As many as 104 civilians will be conferred with the Padma Awards. But one should not forget the daily heroes who inconspicuously work towards a better India.
The Republic Day of India is a celebration of our Constitution, a celebration of our people, a celebration of us. The Constitution is a reflection of everything an Indian citizen stands for – our rights, our duties and our freedoms. We pride ourselves on our democracy and we show considerable angst if our rights or our freedoms are threatened. But the Constitution also speaks of duties; our duties to ensure our country “constantly rises to higher levels of endeavour and achievement”. Duties are not just limited to paying taxes regularly and casting our vote. Our duties must extend beyond just personal achievement. While striving for our own achievements, it is also our duty to put India on the path of progress. What benefits our society, benefits us as well.Every year on January 26, a few selected citizens are honoured with the Padma Awards. The Padma awards – the highest prestige to be bestowed on civilians after the Bharat Ratna – are conferred on people who have achieved great heights in their respective fields such as arts, science, literature and social work. No doubt, these are India’s heroes.But there is also another kind of heroes that our country is blessed with – the kind that is inconspicuously carving out a better India, rock by rock. The kind that deserves recognition and honour – not just for exemplary over-achievement, but also for being ideal citizens of India. Dashrath Manjhi, an ordinary man in a once disconnected village, is of this kind. Manjhi hacked at a 300 ft. mountain all by himself to carve out a road for his entire village. “All I want is a road, a school, and a hospital for our people. They toil so hard. It will help their women and children.” And this is the reward Manjhi saw for himself – the benefit of his entire community. His own children and grandchildren now live better lives thanks to his actions.Kishore Tiwari, an engineer with his roots in the Vidarbha region, chose to take action to change the image of his hometown which was infamously being referred to as the suicide capital of India. He started the Vidarbha Jan Andolan Samiti (VJAS), a collective voice of the people to ensure their problems are solved and their questions are answered. VJAS also provides sustained rehabilitation support to victims of the farmer suicides. Tiwari has united all the farmers’ voices in the region into a collective voice for change. What sets him apart? He didn’t just sit, read about their plight and lament about the inaction of the administrators – he chose to act.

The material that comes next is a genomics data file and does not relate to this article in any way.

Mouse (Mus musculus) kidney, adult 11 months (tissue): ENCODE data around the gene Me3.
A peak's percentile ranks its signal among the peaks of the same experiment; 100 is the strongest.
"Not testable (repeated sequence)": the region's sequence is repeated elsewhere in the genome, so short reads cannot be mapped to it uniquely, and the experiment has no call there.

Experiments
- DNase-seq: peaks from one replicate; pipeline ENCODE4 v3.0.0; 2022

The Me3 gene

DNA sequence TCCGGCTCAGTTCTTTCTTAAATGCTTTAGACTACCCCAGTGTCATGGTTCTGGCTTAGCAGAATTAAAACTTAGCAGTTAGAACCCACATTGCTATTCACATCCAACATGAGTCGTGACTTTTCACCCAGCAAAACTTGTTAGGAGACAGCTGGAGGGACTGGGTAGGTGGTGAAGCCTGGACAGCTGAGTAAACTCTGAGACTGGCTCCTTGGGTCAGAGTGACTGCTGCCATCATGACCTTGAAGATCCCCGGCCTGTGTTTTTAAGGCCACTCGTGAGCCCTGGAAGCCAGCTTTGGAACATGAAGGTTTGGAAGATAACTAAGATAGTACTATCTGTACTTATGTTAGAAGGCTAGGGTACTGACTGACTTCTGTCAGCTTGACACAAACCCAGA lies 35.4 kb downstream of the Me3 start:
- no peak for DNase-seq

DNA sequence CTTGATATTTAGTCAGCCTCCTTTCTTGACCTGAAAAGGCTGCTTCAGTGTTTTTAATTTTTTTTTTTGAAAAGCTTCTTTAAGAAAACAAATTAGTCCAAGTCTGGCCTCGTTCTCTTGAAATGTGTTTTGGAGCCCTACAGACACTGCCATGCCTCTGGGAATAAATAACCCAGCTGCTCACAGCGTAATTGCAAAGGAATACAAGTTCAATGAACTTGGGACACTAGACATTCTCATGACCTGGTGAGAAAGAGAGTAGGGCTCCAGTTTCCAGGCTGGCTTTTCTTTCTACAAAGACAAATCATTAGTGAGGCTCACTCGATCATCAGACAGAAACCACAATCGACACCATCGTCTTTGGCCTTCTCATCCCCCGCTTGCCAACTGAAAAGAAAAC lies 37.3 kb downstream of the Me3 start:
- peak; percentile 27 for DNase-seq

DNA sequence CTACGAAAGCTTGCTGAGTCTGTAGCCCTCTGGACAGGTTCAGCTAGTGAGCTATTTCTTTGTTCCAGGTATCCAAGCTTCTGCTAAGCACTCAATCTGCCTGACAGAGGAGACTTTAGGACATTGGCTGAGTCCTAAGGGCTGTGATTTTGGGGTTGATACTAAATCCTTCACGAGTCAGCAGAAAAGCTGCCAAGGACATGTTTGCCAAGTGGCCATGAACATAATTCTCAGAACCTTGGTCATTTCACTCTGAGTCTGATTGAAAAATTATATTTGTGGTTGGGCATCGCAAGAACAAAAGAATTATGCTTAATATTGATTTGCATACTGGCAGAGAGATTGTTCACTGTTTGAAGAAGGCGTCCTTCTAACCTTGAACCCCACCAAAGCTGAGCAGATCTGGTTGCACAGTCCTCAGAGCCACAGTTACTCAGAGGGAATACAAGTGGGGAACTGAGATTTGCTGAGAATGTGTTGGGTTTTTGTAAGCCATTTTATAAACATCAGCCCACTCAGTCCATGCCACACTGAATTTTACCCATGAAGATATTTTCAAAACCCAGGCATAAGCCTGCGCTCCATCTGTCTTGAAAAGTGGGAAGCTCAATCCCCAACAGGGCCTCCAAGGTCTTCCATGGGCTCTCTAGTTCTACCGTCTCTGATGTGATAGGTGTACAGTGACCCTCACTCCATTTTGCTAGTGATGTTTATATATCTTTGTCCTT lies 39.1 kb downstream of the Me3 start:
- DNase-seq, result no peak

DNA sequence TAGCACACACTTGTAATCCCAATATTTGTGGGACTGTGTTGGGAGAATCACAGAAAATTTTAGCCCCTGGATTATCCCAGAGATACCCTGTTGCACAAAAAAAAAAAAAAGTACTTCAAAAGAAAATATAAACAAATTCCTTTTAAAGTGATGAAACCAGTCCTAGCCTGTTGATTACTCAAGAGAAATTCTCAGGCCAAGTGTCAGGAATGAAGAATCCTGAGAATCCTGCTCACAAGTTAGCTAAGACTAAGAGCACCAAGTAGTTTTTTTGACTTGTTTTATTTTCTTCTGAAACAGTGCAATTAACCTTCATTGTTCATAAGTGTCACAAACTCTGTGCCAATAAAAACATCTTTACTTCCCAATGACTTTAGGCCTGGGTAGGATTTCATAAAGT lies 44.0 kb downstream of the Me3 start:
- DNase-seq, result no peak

These are India’s everyday heroes – ordinary citizens who choose to act; citizens who are proudly connected to the communities they live in. Naturally, in a country with thousands of inspiring individuals like Manjhi and Tiwari, the Padma awards just aren’t enough. We ought to recognise the everyday heroes all around us - heroes who inspire us to change. We all know such people. Let’s celebrate them and be a part of this change. Let’s get inspired. It’s time to rise to the occasion and act on our good intentions. Let’s be India’s heroes. Let’s make 2015 the year of the Do-It-Yourself Indian.
The author is an impact assessment fellow with Milaap.org. She can be contacted at firstname.lastname@example.org